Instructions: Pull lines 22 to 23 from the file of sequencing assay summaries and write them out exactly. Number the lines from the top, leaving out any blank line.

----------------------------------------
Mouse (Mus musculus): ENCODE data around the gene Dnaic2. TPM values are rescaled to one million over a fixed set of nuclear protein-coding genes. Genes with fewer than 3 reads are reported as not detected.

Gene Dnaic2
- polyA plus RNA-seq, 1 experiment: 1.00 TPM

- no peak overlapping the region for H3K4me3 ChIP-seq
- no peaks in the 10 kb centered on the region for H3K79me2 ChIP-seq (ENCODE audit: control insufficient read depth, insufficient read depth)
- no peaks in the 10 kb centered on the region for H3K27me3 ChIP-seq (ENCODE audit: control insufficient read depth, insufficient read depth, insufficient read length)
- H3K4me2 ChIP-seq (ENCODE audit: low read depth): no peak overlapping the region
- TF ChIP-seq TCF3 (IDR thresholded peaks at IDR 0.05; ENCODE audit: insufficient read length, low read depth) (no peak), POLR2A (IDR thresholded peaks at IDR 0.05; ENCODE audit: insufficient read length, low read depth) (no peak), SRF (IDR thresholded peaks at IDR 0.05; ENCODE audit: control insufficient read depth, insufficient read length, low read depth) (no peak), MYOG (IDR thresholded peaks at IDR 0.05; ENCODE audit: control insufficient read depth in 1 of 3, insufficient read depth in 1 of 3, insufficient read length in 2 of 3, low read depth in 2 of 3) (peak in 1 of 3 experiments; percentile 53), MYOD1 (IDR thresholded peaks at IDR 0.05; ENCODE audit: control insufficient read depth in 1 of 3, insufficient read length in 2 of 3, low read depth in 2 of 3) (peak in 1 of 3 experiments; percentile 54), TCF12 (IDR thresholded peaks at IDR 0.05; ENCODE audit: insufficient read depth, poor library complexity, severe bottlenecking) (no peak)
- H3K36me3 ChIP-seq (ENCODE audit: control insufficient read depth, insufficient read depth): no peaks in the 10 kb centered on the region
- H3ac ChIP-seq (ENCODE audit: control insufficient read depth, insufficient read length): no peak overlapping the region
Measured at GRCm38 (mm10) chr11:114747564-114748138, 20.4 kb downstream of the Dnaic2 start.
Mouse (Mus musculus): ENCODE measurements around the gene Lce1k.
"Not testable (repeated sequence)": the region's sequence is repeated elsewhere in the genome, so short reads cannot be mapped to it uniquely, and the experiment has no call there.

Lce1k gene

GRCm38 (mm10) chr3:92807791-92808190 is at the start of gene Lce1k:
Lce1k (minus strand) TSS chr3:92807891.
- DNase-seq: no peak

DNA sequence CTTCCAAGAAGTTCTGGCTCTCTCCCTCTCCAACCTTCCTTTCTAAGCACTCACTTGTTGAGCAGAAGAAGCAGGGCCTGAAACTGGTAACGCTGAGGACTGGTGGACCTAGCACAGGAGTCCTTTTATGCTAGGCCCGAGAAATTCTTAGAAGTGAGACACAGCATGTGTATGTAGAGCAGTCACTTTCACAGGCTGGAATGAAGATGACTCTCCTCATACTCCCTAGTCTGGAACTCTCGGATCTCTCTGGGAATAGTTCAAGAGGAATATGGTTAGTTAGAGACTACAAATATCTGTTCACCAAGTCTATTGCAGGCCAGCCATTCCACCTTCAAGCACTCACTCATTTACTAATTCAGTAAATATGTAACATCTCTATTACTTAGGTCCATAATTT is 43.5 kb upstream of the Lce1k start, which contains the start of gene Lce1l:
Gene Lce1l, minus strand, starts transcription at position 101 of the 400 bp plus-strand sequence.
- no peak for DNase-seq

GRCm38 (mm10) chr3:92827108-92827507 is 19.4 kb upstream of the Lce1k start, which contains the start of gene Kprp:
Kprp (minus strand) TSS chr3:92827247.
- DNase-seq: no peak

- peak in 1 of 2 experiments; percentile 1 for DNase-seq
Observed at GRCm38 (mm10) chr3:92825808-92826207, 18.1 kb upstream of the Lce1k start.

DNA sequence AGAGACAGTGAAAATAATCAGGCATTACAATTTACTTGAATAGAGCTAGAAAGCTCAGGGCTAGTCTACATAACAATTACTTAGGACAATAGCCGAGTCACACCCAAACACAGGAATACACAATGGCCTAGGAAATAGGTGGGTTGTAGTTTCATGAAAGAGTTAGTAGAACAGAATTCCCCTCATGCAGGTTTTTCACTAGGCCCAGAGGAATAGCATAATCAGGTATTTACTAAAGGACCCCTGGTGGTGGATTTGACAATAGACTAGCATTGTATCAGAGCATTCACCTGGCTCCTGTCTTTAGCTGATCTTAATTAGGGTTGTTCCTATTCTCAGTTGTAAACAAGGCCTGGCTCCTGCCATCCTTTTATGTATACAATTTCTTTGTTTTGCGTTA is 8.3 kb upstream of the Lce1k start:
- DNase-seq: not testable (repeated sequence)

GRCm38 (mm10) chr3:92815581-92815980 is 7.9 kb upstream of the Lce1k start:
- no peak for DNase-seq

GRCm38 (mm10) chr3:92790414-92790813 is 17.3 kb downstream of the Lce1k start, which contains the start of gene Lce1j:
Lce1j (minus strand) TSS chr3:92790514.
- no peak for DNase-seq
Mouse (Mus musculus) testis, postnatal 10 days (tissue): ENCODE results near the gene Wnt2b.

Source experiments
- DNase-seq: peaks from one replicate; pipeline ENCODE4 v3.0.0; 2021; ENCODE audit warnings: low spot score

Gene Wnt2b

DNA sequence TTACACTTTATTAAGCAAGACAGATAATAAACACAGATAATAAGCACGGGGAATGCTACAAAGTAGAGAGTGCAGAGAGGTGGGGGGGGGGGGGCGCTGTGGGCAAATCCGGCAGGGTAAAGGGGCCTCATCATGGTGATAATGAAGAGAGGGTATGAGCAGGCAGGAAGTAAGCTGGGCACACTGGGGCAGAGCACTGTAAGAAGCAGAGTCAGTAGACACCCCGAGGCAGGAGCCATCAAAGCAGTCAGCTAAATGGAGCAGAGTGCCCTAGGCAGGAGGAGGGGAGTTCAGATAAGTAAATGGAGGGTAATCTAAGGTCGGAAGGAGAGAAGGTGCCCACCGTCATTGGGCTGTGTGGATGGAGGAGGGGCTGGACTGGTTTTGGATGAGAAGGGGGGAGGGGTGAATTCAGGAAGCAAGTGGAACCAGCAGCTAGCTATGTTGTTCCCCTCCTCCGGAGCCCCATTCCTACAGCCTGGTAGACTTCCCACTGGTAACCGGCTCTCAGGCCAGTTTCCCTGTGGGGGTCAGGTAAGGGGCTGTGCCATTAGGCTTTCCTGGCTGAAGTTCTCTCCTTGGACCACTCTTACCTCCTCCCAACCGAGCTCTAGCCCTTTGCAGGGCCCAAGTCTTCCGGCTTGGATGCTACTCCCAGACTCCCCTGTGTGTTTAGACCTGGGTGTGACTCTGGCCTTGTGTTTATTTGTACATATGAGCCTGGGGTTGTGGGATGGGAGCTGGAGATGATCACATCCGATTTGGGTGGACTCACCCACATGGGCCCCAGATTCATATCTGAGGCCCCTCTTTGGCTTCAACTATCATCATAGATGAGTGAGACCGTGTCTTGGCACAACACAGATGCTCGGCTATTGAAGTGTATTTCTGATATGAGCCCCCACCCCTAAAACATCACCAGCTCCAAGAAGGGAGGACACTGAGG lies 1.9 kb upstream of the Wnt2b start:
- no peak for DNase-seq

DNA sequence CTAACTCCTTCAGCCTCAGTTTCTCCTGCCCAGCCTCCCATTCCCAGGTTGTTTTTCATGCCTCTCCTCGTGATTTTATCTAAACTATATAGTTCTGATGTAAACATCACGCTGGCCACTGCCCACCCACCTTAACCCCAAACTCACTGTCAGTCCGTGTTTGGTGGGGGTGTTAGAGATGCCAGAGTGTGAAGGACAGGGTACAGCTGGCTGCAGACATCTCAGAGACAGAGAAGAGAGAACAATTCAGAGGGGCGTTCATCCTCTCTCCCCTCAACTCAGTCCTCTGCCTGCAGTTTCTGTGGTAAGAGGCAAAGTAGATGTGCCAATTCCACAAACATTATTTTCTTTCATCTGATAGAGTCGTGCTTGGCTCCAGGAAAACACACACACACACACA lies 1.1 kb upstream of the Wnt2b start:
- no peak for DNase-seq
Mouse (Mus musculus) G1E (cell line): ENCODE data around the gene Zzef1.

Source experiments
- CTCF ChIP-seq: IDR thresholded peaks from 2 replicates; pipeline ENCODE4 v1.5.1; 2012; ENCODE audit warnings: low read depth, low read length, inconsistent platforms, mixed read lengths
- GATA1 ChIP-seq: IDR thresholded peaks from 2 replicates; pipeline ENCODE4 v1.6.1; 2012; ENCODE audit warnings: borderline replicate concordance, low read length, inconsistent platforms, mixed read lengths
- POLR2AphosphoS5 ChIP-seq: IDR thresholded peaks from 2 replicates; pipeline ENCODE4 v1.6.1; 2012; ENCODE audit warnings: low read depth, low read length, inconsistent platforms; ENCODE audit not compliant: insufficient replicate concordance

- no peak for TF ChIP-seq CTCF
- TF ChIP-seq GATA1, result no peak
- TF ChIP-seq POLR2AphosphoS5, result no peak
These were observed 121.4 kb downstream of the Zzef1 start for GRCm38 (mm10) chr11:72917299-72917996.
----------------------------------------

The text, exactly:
Kprp (minus strand) TSS chr3:92827247.
- DNase-seq: no peak